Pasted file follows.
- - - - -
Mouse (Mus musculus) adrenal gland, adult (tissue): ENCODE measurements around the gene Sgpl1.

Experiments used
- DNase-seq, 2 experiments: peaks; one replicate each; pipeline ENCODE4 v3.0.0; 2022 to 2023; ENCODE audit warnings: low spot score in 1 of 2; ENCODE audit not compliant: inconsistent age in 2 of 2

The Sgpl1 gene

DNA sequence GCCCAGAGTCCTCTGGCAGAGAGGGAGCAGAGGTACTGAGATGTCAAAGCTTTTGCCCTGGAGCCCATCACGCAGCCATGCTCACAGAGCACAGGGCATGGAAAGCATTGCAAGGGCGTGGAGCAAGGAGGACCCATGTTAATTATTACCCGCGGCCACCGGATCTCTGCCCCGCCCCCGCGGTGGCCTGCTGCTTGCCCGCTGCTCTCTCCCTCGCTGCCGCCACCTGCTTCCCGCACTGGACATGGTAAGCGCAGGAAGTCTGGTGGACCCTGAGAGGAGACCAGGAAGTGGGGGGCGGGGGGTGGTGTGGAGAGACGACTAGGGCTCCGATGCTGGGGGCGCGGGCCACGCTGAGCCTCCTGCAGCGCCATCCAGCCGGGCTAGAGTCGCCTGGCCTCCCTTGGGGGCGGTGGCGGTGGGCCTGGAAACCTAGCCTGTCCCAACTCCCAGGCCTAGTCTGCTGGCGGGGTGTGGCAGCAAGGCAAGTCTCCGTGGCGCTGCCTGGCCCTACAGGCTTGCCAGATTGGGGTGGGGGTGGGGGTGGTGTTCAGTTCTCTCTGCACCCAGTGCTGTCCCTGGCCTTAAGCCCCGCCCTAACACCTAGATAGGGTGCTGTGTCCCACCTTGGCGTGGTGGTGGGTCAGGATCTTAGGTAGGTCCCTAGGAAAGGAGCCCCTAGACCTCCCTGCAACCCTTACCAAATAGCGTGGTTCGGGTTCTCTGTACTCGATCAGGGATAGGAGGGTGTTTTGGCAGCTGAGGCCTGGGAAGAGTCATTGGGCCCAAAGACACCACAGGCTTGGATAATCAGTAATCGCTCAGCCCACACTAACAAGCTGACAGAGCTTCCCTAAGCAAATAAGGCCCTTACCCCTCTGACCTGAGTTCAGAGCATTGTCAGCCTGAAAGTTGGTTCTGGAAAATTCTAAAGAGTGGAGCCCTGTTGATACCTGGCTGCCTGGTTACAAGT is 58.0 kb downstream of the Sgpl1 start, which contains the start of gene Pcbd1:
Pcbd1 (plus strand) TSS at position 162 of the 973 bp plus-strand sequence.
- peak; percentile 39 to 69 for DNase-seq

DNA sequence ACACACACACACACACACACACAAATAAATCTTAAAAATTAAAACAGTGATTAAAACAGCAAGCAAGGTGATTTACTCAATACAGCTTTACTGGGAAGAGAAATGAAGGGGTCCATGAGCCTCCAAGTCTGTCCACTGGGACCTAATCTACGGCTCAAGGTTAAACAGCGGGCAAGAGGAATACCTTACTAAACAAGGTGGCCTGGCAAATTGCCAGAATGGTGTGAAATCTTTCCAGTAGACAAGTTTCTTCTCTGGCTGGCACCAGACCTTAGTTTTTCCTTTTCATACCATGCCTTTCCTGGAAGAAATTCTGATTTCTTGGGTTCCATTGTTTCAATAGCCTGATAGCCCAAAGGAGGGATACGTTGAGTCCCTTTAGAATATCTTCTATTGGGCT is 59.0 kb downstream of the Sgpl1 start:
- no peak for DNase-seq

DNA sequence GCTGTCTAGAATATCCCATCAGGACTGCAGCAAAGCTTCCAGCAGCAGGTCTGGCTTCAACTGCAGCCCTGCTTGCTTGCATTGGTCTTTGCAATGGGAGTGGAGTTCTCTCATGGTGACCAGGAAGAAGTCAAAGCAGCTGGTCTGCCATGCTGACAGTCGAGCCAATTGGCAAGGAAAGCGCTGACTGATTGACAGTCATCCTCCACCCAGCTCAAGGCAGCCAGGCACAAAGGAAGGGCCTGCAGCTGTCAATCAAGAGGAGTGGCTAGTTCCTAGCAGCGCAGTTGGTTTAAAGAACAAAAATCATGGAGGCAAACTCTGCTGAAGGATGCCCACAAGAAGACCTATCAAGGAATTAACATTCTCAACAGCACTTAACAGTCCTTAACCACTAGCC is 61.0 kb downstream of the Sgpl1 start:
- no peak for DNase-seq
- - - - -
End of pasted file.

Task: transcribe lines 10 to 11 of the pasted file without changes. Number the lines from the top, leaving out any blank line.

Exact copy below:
DNA sequence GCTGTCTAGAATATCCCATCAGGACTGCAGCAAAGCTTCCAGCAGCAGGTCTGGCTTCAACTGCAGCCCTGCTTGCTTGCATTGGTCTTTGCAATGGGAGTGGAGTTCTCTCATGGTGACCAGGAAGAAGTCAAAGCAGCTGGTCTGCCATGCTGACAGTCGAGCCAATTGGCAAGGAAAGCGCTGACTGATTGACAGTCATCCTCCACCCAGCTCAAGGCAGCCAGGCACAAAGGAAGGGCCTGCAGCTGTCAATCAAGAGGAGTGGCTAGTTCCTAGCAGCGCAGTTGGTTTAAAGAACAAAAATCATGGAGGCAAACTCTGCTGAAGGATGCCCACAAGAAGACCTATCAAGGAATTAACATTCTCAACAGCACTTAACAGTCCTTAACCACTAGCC is 61.0 kb downstream of the Sgpl1 start:
- no peak for DNase-seq